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Car Talk 

The inaudible language between me and my father

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My stomach flips. The hood of my car just flew up while driving down the freeway, cracking my windshield and leaving me blind and motionless. I can taste the tears and mascara running down my cheeks and onto my lips.

The familiar vibration of the rumble strip along the side of the road jolts me back to life and signals that I've reached the shoulder before turning off the ignition.

"He's going to be so disappointed in me," I gasp, clawing for my cellphone.

"Dad, I don't know what to do," I say to the voice that's more than 400 miles away. "It's about the car."

My father loves the rusted 1990 Toyota Camry more than me.

It's an argument my mother and I will battle over to the end of days, and an unspoken pledge he made just hours prior to the wreck that waffled my hood and left me puking along the side of the road.

My father doesn't know how to show love, but he knows cars.

He cannot tell me he loves me, so instead he reminds me to put the car in neutral when stuck in traffic. He cannot offer kind words or condolences when the man I loved broke my heart, but he can remind me to check my oil.

This car talk is the cryptic code my father uses to show that he cares. It's taken me 26 years, three wrecked vehicles and a blown hood to crack it.

I know my father not by the scruff of his beard or the uncanny resemblance he bears to John Belushi, but by the cracks in his hands. Hands that lumbered, like his father before him, in the sawmills in Colville. Hands that wed my mother in a wooded roadside chapel in Post Falls at age 18 and, by the time I was born, were grooved and calloused by studded tires and endless turns of a wrench.

"He just always knew that's what he wanted to do, was work on cars," my mother says, forever the mouthpiece of their 31-year marriage.

He studied automotive repair at Spokane Community College but quit and started working for a garage in Newport at 19. As a child, I remember eating cubes of sugar from the mechanic's coffee machine and being hidden from calendars of bikini-clad women on hot rods.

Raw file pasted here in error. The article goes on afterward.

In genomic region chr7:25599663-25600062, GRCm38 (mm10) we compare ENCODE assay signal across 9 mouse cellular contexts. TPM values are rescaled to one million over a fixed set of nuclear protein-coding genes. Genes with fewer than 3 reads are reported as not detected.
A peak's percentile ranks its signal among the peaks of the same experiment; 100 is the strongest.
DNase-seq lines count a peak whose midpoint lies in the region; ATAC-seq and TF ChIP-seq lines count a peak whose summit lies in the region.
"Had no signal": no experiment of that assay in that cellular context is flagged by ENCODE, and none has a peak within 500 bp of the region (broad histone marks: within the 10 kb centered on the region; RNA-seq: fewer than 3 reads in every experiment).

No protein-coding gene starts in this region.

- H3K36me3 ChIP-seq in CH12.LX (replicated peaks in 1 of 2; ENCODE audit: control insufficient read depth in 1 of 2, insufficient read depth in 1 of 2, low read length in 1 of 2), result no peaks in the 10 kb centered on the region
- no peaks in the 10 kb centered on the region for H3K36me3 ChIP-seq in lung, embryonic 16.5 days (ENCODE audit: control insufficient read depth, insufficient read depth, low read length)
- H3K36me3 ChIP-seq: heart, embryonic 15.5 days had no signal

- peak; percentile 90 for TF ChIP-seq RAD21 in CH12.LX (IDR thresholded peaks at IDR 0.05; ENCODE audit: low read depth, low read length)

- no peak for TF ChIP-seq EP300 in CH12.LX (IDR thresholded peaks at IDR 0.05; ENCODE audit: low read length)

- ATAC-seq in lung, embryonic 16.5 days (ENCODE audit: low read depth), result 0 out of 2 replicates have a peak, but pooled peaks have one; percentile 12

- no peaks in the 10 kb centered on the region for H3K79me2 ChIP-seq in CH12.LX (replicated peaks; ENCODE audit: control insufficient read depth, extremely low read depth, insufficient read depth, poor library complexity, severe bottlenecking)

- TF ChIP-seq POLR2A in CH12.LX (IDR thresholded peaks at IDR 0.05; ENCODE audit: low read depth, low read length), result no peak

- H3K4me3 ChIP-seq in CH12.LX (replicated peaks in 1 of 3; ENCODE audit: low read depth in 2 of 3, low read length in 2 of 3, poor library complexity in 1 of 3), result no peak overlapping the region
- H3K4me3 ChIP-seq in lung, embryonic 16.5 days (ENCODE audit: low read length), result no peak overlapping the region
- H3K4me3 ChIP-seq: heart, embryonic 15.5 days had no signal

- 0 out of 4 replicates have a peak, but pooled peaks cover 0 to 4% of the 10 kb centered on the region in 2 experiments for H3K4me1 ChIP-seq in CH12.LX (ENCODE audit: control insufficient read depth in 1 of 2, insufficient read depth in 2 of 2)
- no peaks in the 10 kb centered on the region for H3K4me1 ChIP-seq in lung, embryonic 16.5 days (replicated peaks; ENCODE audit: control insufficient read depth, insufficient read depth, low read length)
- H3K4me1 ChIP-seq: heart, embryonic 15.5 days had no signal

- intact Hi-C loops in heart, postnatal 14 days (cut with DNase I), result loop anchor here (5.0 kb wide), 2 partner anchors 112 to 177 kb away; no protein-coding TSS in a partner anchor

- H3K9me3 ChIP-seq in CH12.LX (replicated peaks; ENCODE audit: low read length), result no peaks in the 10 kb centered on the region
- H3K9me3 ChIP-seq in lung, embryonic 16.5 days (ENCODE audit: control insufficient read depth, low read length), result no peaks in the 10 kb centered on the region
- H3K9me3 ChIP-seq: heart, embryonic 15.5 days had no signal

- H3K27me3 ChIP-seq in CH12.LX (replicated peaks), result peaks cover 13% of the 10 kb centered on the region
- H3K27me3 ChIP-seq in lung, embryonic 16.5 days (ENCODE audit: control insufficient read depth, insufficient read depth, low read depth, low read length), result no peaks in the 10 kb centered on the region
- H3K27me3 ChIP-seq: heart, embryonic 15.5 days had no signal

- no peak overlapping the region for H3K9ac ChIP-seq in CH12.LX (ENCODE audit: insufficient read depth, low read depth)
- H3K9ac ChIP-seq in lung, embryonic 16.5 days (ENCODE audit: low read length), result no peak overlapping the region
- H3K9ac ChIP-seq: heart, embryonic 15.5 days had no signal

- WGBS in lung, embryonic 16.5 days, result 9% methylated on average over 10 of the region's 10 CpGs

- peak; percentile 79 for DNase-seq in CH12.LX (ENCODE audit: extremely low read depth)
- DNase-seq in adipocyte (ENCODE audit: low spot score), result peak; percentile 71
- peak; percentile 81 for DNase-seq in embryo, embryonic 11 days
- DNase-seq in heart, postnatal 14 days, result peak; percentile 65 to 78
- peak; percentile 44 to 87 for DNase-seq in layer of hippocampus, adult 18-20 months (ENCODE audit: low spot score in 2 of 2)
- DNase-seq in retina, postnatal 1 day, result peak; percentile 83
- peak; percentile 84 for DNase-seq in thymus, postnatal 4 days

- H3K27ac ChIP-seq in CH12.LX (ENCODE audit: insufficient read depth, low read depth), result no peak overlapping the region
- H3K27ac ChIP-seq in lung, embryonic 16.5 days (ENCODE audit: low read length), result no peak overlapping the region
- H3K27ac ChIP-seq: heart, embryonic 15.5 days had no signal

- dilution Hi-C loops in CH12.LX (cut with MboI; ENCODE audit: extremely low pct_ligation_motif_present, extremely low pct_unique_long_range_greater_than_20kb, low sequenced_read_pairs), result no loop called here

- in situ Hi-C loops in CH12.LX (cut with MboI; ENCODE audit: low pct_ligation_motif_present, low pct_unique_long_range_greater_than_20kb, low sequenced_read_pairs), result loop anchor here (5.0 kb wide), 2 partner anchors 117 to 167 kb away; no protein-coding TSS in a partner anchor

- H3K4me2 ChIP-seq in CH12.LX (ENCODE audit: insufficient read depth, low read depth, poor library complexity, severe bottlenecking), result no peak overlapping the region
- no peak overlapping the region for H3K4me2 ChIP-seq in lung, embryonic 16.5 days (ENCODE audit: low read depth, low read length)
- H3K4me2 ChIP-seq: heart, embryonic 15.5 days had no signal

"I'd pick you and your brother up from daycare, and we would help clean the cars for him," my mother says of our Saturdays and afternoons spent vacuuming and cleaning strangers' glove boxes.

My brother carted me around on jacks and dollies, and I taught myself to dance with the pole end of a push broom in that garage.

At nights he left the dinner table to drive the wrecker, to tow the mangled cars of friends and co-workers — always someone we knew — in the small timber town.

Sometimes he spoke of grisly scenes, of teeth stuck in the dashboard and bodies being pulled out of the river.

"Was I ever a daddy's girl?" I ask my mother.

"He worked a lot, honey... " she says, unable to explain the man she's known for most of her life. "I mean, money and stability are important, but I think he works so he doesn't have to think about feelings."

Car trouble and the great divide between me and my father began in college.

My mother would phone to ask about boys and parties and classes, and my father would ask only of the electrical issue with the Ford Tempo I named Clarence.

Later, when I moved even farther away from home, he called simply to ask how the Nissan Pathfinder I named Lola was running.

He speaks intimately of antifreeze and tire treads, of mileage and head gaskets, yet manages to ask nothing of my life.

"Sometimes, when we're on the phone, he asks me to change the subject, to just ask about the car," my mother says, disappointed. "It's just his way of communicating."

I didn't put together the pieces of his car talk until my hood slapped me in the face. The hood flew up because I didn't latch it properly. I didn't latch it properly because my father called and demanded I check my oil. I didn't latch it properly because I was hurt that the phone call was the first I'd received in months.

The first call after my boyfriend cheated on me, moved out and took half of my cats. The first call after I told my mother I was seeing a therapist. My father called, but spoke of nothing but oil.

Somewhere within my rearview mirror, I discovered that in the eyes of my father, taking care of the car was synonymous with taking care of myself.

"Do you have any rope or anything to tie the hood down?" he asks.

"No," I say, eyeing the seat belts and straps of my purse.

"OK," he says. "We'll get this figured out." ♦

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